Gules, Three Sagittary In Pale Or [10 Oct 14] King Stephen's Sagittaries.
I've blogged about King Stephen of England and his wemic coat of arms before, here and here. I had already found one version of his arms, displaying a single "sagittary," and now I've found an illustration of the other version, displaying three. Here's a link, but you have to scroll down, or search for "Stephen." Here are both heraldic devices:
I've got three definitive sources for this heraldric lore.
First, a fellow named Nicholas Upton described the coat of arms in his work on heraldry and war, "Libellus de Officio Militari," written some time before 1446. Here's the relevant quote in Latin, with a very crude translation by me and Google Translate following:
Scutum rubeum, in quo habuit trium leonum penditantium corpora, usque ad collum cum corporibus humanis superius, aa modum signi Sagittarii, de auro.It's that leonum that makes my heart race, of course!
The shield of red, on which he had of the three lions below bodies, even to the neck with the human body to the top, and, after the manner of the sign of Sagittarius, of the gold.
Second, there's "The regal armorie of Great Britain, from the time of the ancient Britons to the reign of queen Victoria," by Alexander M. Brunet, published in 1839. I have screen grabs of the actual Frontispiece as well as a relevant excerpt, which says:
The city of Blois, capital of Blesois (a county of France), used the ensign of a sagittary, as an emblem of hunting, much practised in that woody country, watered by the great river Loire. Stephen adopted the banner of the sagittary, in the civil war which he carried on in England against the rights of the empress Matilda. His residence being in London .... her partizans gave to Stephen the name of the Sagittary of London Park.This is remarkable for the idea that Stephen adopted the sagittary from Blois -- note that history also recalls him as "�tienne de Blois" -- so it will be interesting to try to track that down. Also, note that lions were the sign of his royal house, so it will be interesting to find out if it was Stephen who added the lion to the sagittary, or if it was already a leonine centaur in its original form in Blois. BTW, my source for "The regal armorie of Great Britain" is this page at ForgottenBooks.com.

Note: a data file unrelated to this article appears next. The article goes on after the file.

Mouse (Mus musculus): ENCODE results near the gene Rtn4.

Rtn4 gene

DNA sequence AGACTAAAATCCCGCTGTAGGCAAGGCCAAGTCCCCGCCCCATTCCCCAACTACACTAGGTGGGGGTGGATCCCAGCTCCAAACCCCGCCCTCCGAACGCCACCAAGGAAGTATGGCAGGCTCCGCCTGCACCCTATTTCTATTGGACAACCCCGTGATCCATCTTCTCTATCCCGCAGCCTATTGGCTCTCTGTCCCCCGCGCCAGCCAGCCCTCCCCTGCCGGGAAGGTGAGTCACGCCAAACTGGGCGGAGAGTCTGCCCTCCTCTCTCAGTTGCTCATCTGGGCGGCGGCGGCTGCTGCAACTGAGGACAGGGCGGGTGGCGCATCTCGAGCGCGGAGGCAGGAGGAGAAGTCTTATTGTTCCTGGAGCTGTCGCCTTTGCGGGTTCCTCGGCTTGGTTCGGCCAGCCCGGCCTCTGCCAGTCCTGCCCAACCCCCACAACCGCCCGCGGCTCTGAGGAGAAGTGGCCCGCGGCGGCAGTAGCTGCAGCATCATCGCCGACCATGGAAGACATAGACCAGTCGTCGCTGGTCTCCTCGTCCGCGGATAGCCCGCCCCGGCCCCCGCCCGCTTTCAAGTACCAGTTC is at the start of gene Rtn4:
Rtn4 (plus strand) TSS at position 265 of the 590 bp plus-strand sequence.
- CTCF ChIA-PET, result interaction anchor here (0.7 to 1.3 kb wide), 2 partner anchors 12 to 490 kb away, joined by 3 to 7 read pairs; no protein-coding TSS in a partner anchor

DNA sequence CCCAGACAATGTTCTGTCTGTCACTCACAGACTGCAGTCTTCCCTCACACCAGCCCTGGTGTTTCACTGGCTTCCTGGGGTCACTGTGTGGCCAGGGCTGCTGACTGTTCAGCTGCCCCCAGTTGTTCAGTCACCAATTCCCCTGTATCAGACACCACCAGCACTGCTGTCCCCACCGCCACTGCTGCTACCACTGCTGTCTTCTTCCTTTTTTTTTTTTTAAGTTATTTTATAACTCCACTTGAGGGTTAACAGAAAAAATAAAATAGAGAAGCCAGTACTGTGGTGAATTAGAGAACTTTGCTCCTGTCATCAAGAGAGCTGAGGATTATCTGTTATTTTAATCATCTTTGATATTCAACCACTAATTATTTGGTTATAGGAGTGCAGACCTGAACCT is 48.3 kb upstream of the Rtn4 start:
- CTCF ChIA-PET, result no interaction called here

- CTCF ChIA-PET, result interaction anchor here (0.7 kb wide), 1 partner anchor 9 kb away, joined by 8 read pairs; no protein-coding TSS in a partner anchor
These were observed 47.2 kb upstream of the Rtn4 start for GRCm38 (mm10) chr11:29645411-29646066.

Third, I have a book from the dawn of the Twentieth Century, "Fictitious & Symbolic Creatures in Art," by John Vinycomb, published in 1906. The entire text of the book is available at Project Gutenberg, and I have screen grabs of the Frontispiece and the key excerpt, courtesy Google Books. This is my source for the Upton quote above, and Vinycomb goes on to say
In this, as in some other early examples, it is represented as half man, half lion. .... The arms of Stephen are sometimes represented with but one sagittary, and is said to have been assumed by him in consequence of his having commenced his reign under the sign of Sagittarius. Others say because he gained a battle by the aid of his archers on entering the kingdom. Others, again, say that the City of Blois used the ensign of a sagittary as an emblem of the chase; and Stephen, son of the Compte de Blois, assumed that ensign in his contest with the Empress Maude or Matilda. There is no contemporary authority, however, it must be confessed, for any of these derivations. A sagittary is seen upon the seal of William de Mandeville (temp. Henry III.), but not as an heraldic bearing.This is interesting not only for the alternative ideas on why Stephen used a sagittary for his crest, but also for the reference to William de Mandeville, which gives me a project for some other rainy day. Note, though that the constellation theory and the good archers theory are not verifiable; in theory, at least, I can find out if the City of Blois ever used a sagittary as an "ensign."
And on a personal note, I have to say I am sad that Stephen lost his civil war to Matilda. Just think -- if history had just turned the other way, there might have been a wemic smack dab in the middle of the Union Jack!